This is a pretty obvious connection with a story that Jesus told about two builders. One man built his house on a rock, the other man on sand. When the wind and rains came to blow and beat against those houses, the house on the rock stood firm, while the house built on the sand fell with a great crash. Jesus was really saying that if you build your life on those insecure slogans and shaky teachings, you need to know that that is really a sinking sand foundation, and one day it will all come crashing down around you! Mote concludes by saying that He is going to stand solidly and securely on Christ. When St. Peter confessed Jesus to be the Christ, Jesus’ reply indicated that Peter’s confession was a solid, rock-like statement on which a person could build their life, their faith, and their eternity. Oh, and the refrain from the version we are going to sing today includes a reference to Christ as cornerstone, which is another image of strength in the building of a house. St. Paul, writing to the Christians in Ephesus, uses that imagery to describe us in the church – we are God’s people built on the foundation of the apostles and prophets (that would be the New Testament Scriptures and the Old Testament Scriptures), with Christ Jesus, Himself, as the chief cornerstone. On Christ the solid rock, on Christ the cornerstone – same picture.


   3. My anchor: Christ’s unchanging grace (v.2)

When darkness veils his lovely face, I rest on his unchanging grace;

In ev’ry high and stormy gale My anchor holds within the veil.

Refrain: On Christ, the solid rock, I stand; All other ground is sinking sand.


The second verse of Mote’s hymn takes us back to that nautical theme that we hard from Horatio Spafford last Sunday. But before that, Mote refers to a different image – “When darkness veils His lovely face.” That darkness could be literal darkness, but more likely figurative darkness. When the earth turns and darkness envelopes our area, the lovely, warming, bright face of the sun is veiled and hidden. In that darkness we have a hard time finding our way. Many crimes and misdeeds are often done under the cover of darkness, so as not to be noticed, and recognized and identified. That leads us to figurative darkness. That darkness of crime and suffering and injustice and evil seems to veil God’s face for many people, and it leads them to believe that God is either a myth or He’s uncaring or He’s dead. Maybe you have some of those doubts about God when things are not going well for you in life, when darkness seems to obstruct God’s light from getting through.

Mote says that even then, maybe especially then, he rests on the unchanging character of God, the unchanging grace of God. James chapter 1 tells us that God does not change like shifting shadows. We still have pretty long shadows these days, because the sun is still quite low in the sky, but those shadows are changing. And they change during the day, too, with long shadows in the morning and evening, and shorter shadows at mid-day. Whether it’s the darkness of night, or the brightness of noon-day, whether it’s the darkness of trials and temptations, or the brightness of God’s abundant blessing, God does not change. His grace is constant.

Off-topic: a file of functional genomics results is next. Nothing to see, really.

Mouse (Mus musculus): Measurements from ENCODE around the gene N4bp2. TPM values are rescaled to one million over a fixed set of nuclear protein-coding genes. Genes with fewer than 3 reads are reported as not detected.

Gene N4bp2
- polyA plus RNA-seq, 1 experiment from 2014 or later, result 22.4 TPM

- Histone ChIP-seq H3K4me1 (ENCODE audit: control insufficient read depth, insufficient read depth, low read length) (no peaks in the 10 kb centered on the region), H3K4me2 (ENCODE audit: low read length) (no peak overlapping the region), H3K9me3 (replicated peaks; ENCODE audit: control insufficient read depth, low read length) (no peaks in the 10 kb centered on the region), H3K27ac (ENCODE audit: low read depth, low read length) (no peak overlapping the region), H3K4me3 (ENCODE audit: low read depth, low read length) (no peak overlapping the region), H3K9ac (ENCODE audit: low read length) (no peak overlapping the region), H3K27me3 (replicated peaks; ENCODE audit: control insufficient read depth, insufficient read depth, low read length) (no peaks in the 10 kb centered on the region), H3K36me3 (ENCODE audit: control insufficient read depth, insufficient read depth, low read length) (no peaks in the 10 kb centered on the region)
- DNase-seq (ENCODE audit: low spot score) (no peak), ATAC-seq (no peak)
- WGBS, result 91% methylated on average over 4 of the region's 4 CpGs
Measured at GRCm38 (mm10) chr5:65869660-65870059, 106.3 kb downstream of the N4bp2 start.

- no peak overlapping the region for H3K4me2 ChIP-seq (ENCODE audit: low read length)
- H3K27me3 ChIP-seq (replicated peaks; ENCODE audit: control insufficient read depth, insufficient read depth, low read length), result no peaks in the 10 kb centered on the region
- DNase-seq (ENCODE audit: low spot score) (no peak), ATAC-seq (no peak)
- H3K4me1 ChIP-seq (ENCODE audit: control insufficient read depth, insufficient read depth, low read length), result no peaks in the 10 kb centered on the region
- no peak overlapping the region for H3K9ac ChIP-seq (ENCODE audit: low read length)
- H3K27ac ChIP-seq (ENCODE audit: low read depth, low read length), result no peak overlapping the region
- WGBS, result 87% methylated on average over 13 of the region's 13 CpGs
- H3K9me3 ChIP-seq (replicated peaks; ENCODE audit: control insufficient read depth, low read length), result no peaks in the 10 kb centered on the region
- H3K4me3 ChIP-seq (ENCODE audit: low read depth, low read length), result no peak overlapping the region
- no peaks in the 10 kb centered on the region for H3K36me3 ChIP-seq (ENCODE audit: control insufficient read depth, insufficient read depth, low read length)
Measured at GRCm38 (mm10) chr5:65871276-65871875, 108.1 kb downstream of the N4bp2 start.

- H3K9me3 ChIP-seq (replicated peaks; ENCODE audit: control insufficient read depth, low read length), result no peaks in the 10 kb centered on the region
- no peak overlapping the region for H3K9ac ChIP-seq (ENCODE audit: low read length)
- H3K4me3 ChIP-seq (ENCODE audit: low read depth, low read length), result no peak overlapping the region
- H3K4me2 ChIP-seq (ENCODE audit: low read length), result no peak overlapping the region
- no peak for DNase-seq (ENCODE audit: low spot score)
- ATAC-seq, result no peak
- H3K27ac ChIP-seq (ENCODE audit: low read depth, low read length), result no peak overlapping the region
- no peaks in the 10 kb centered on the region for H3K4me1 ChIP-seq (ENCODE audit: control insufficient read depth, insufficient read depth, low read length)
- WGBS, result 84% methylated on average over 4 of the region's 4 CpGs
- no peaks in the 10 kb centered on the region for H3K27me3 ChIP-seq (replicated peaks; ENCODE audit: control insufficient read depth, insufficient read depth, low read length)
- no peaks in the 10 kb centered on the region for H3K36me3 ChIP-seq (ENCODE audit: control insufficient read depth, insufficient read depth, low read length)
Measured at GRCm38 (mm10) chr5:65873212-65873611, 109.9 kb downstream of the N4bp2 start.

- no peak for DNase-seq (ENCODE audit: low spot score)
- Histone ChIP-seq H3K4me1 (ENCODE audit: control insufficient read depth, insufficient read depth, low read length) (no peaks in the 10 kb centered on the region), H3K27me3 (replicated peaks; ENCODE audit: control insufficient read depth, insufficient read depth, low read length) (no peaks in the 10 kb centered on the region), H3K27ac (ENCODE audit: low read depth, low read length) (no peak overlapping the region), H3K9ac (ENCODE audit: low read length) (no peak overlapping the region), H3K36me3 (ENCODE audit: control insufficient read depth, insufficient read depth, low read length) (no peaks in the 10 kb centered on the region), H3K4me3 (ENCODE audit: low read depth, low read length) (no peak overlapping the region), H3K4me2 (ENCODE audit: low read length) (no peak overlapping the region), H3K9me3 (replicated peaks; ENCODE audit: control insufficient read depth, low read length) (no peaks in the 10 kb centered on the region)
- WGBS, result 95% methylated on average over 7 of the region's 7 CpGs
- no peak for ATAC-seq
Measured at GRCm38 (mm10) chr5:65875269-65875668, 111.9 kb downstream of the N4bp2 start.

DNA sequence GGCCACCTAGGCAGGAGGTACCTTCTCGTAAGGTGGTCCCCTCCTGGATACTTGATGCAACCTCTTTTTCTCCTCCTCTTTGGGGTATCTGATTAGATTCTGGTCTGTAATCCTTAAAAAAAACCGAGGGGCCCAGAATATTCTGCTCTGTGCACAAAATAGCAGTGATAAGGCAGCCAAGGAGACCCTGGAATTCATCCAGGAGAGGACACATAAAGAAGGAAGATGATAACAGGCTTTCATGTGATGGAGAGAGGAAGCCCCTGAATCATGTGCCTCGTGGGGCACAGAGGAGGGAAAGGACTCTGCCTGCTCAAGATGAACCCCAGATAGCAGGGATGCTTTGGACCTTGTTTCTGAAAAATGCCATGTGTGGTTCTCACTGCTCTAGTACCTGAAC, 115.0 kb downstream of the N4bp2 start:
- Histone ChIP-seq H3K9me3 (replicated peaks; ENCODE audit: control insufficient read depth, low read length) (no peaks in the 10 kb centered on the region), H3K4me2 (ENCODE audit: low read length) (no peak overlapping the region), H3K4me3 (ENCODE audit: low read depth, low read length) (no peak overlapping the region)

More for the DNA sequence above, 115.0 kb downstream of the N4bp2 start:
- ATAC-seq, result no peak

Pay attention, now, to that nautical illustration. Mote talks about a high and stormy gale, and he must have the ocean in mind – like Horatio Spafford’s rolling sea billows – for he refers to the security and certainty of an anchor that holds his life in place. “My anchor holds within the veil.” Whether he meant the veil of fog or zero visibility because of that stormy gale, his life’s anchor – Jesus, and God’s grace in Jesus – is going to keep him firm. That’s the image that the writer to the Hebrews uses: “hope is an anchor for the soul, firm and secure.”

Does God’s face, does God’s grace, seem to be veiled and dark for you right now? Is there a high and stormy gale whipping up on the horizon, threatening to overwhelm your little boat of life with waves too big and boisterous to endure? Know that Jesus is your anchor, and that He holds you!


   4. My hope… His oath, covenant and blood (v.3)

His oath, his covenant, his blood  Sustain me in the raging flood;

When all supports are washed away,  He then is all my hope and stay.

Refrain: On Christ, the solid rock, I stand; All other ground is sinking sand.


The third verse returns us either to the high and stormy gale of verse 2 or to the rains and winds and raging flood of Jesus’ story of the two house builders. When that raging flood is relentless, when earthly supports and foundations are no match for the waters – kind of like the Abbotsford dikes during the fall atmospheric rivers – there is still something that supports us and gives us hope. Edward Mote identified three things that support us: God’s oath, His covenant, His blood.

His oath… I’m not exactly sure what Mote was referring to, but perhaps it was that promise to Old Testament Moses and the people of Israel that He would never leave them or forsake them, a promise that was restated for us New Testament people in the book of Hebrews. And that oath was also spoken by Jesus when He gave the Great Commission: “Go, and make disciples… baptizing and teaching… AND I will be with you always, to the end of the age.”

His covenant… again, there are several covenants mentioned in the Old Testament – the covenant with Noah not to send another flood; the covenant with Abraham that all the people of the world would be blessed by one of his descendants; the covenant with David that the Saviour would come from his family and His kingdom would endure forever. But perhaps the covenant we ought to think about is the new covenant that the prophet Jeremiah spoke of – the covenant to be our God, and to forgive our wickedness and remember our sins no more. That supports and encourages us for sure!!

His blood… that one we don’t have to wonder about – it’s definitely the blood of Jesus, spilled on the cross, precisely for the forgiveness of our sins, and to ensure us that He is our foundation, our solid rock, our hope and stay. He is why, when every earthly prop gives way – our health, our friends, our financial security – even then Jesus is our hope, our eternal hope.


   5. At trumpet sound… Redeemed!! (v.4)

When he shall come with trumpet sound,  Oh, may I then in him be found,

Clothed in his righteousness alone,  Redeemed to stand before the throne!

Refrain: On Christ, the solid rock, I stand; All other ground is sinking sand.


Oh, and then speaking about eternal hope, Edward Mote concluded his hymn in the same way as John Newton and Horatio Spafford – with a look toward the last day. “When He shall come with trumpet sound.” That’s the same imagery – from 1 Corinthians and 1 Thessalonians and Revelation – that Spafford used to refer to the last day. Jesus will return with the trumpet call of God. Mote’s final verse prayer is that when that day comes he will be found in Christ, with faith in Christ, and he will be clothed in that righteousness of Jesus, and he will be able to stand redeemed, boldly, confidently before the very throne of God.

That’s our prayer, too, isn’t it – that we would stand confidently before God’s throne when the last day comes because we are clothed with Christ’s righteousness, and that is our – not ankle-high hope, but right-up-to-the-heart hope, our stormy-gale-anchor hope, our darkness-busting-grace hope, our oath-covenant-and-blood hope, our solid-rock hope… NOTHING LESS than Jesus’ blood and righteousness – FOR YOU!!! Let’s stand and sing this hymn of security and strength.